Today begins the church season of Advent. It means “coming” or “arrival.”
The entire season focuses on the birth of Jesus the Christ in his First Advent, and the anticipation of the return of Christ the King in his repeating Advents. So Advent is more than simply marking a 2,000 year-old event in history. It is celebrating the revelation of that all of creation has been reconciled to God in Christ.
Scripture readings focus upon both past and future. Advent also symbolizes the spiritual journey of individuals and our congregation, as we affirm that Christ has come, that He is present in the world today, and that He will come again.
The passage we’ll consider this morning is from the Gospel of Matthew.
Let me start with a story…
I went to three colleges before I had decided I had a reason to go to college. Once I decided that I wanted to be a youth pastor I looked for the nearest Christian College which was Point Loma Nazarene. I didn’t know Nazarenes from Episcopalians… I was happy to go to a Christian school where I could learn about faith and, particularly, the Bible.
Along the way I met another student named Tom. He was a Bible guy, too, and we got to talking. Over time our conversation went to the end times, the rapture, and the second coming. That was interesting and compelling stuff for young Bible students.
Tom said, My uncle has the Book of Revelation figured out! He knows what it means. Do you want to go with me and we can talk with him about it?
You bet I did – and so we went.
Tom’s uncle gave us the works… what all the metaphors meant, how things would end, when Jesus was coming back, and how those who qualified would be raptured away.
It was a lot to take in.
But even as a 22 year old who couldn’t yet argue anything that guy said, it was clear to me that the scenario he constructed would not hold together.
So let’s go to what Matthew said…
Matthew was in the midst of answering these three questions.
First…Who is this Son of Man?
Second…When is the end when the Son of Man comes back?
Third…What does this coming mean?
First, the Son of Man is Jesus. That’s what he called himself. He never called himself the Son of God – his followers did that.
Now even though this passage is a soliloquy by Jesus, it is not likely that Jesus said these words… at least not in this manner.
Here’s some explanation about why I would say that…
The Jesus Seminar was a group of scholars who considered and debated everything in the New Testament that has been attributed to Jesus over a period of about 20 years.
The words of Jesus would be all of the words that are printed in red in your red-letter Bibles. They took a scholarly stance on whether or not Jesus said those words. They wrote papers, they presented lectures, they had conventions. And… they voted… not simply yes he said them or no he did not say them… they voted with five levels of possibility – yes… probably…possibly… probably not… and not.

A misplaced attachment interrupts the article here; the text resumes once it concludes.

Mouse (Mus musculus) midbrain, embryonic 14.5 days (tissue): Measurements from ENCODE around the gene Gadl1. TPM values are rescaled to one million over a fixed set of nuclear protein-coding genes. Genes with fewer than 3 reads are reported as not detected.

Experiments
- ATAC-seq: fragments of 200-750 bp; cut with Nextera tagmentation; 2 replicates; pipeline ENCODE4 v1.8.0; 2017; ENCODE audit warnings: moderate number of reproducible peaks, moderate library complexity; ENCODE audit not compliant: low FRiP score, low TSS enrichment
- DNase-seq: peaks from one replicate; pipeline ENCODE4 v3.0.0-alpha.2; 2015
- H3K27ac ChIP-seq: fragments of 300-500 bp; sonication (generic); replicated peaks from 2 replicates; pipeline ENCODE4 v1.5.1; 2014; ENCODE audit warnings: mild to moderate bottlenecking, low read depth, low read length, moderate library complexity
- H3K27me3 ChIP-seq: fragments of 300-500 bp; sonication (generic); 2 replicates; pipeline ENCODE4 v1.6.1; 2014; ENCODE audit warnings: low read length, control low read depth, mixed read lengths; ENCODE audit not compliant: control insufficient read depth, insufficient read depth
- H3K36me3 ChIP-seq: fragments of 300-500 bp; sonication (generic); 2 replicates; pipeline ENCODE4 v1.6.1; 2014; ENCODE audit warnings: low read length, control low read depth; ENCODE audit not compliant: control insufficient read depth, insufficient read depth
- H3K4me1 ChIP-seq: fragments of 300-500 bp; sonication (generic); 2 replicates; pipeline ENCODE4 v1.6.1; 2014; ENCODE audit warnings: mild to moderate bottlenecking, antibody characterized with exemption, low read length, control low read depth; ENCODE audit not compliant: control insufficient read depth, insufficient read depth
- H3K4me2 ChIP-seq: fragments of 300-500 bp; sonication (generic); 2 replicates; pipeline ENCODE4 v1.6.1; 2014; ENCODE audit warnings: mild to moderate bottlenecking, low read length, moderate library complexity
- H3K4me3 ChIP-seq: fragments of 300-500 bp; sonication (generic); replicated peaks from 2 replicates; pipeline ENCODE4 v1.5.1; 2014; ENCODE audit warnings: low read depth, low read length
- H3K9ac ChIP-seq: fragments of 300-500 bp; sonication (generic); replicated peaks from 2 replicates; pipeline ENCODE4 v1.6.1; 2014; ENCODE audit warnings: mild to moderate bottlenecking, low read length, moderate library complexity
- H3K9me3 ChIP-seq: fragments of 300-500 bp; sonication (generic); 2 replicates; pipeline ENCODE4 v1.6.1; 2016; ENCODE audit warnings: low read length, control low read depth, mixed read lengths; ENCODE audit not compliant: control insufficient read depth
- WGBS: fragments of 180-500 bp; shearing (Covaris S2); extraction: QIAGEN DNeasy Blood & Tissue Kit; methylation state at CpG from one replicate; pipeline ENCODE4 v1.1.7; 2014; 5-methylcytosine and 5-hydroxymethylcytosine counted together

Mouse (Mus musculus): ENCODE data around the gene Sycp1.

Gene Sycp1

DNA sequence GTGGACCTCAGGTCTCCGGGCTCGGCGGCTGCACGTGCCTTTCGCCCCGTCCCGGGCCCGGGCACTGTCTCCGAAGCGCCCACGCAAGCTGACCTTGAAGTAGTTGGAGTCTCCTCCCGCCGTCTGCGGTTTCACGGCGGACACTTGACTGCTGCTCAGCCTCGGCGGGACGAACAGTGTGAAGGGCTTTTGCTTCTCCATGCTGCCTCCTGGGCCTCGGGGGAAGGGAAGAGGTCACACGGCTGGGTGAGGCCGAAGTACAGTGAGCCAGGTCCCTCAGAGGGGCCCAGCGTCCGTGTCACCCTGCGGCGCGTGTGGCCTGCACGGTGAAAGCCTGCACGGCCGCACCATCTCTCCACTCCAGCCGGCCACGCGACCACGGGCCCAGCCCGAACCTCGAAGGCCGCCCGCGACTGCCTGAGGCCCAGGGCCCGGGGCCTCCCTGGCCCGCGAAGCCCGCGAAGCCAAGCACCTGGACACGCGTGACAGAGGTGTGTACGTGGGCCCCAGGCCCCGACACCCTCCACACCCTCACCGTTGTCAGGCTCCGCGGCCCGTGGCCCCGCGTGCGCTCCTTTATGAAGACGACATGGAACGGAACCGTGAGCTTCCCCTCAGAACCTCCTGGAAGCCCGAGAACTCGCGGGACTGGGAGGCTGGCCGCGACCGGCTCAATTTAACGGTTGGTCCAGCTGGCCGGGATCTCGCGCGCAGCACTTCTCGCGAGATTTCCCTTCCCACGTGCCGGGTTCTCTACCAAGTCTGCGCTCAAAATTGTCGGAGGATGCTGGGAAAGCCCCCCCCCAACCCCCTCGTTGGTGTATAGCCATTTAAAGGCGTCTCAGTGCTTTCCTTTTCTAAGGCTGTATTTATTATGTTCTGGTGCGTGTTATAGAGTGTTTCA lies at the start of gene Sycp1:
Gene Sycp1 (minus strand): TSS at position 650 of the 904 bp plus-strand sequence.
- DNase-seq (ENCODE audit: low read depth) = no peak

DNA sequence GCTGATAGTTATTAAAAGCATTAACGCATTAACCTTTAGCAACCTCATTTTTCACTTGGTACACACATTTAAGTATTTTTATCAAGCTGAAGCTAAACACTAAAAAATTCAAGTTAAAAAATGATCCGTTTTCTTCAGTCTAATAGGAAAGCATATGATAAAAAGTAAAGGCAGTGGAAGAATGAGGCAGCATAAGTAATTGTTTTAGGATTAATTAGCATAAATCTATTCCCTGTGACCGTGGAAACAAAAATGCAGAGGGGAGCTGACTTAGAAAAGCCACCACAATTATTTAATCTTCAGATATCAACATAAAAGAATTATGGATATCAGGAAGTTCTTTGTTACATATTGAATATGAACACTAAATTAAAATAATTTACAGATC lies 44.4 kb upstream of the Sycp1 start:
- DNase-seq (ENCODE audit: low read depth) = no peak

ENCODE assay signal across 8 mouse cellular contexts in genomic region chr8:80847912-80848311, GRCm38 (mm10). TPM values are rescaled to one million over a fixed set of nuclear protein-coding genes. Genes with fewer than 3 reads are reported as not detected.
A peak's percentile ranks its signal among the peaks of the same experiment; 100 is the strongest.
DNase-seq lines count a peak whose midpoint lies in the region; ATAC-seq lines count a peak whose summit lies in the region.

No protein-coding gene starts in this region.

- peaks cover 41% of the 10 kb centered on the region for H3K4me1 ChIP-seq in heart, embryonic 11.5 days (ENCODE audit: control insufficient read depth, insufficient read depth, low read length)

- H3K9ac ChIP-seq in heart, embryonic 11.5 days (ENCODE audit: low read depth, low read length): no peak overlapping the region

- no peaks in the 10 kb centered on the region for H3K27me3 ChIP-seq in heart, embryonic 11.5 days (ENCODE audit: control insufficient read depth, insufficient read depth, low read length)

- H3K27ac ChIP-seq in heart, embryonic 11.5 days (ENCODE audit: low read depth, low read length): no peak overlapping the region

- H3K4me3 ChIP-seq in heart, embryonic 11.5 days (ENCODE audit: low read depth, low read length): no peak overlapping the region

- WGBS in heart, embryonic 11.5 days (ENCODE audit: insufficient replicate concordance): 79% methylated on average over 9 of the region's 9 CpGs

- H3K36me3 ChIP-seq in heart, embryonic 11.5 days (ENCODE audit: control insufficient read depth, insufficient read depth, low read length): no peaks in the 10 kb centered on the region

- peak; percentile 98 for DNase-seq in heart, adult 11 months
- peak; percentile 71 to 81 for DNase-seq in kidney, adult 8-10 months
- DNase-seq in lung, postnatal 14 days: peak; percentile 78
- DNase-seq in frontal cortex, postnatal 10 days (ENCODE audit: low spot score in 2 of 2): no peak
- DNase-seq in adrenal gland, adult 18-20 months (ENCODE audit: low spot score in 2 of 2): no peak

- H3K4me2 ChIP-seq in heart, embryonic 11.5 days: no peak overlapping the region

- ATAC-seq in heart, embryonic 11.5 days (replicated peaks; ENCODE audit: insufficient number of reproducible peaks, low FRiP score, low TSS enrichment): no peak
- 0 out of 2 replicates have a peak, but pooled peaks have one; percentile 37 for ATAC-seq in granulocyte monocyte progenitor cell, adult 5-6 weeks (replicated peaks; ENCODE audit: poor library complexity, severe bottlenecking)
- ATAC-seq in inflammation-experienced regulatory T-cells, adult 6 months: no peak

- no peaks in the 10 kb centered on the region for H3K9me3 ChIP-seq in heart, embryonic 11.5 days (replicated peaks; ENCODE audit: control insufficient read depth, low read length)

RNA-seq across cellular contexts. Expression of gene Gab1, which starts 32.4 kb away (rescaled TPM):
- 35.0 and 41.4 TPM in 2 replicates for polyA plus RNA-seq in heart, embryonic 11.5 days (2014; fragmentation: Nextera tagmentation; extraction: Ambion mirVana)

Most of the scholars thought not about our passage today. The Seminar’s collective opinion was that Jesus did not speak these words in this context.
Why bother with them? Because Matthew and the people he represented thought this concept was important in the gospel story – the words convey the truth of the Christ, even if they were not literally spoken by Jesus. So they are worth interpreting and their meaning is worth considering for our lives.
Both a common and an incorrect interpretation of this passage is that it’s about the second coming of Christ. This term … the ‘second coming’ … is not in the Bible.
It was coined by someone with an agenda. The term, ‘second coming,’ promotes a theological concept that many Christians accept without question or concern.
Pause for moment…
The church I served in Pasadena is located just a few blocks from the California Institute of Technology, otherwise known as Cal Tech. It is the west coast version of M.I.T. At the end of his career, Albert Einstein spent several years at Caltech… and (another piece of trivia) he regularly dropped off and picked up his granddaughter from the church’s pre-school.
One Sunday we had two very distinguished looking couples attend – I didn’t know who they were. Afterwards I was told that it was the president and the dean of Caltech and
their spouses. A month later I received an invitation to participate in the commencement ceremony at Caltech… and then I was asked to lead a retreat for the Christian Club. All of which I did.
We had Caltech students attend the church, but this gave me access to about 40 of them.
What I found during the weekend retreat was that for all of their brilliance – these young people would literally soon be rocket scientists – their theology included end times, rapture, and an impending battle of Armageddon. These were also the same people who would be designing and building missile systems and weapons of mass destruction.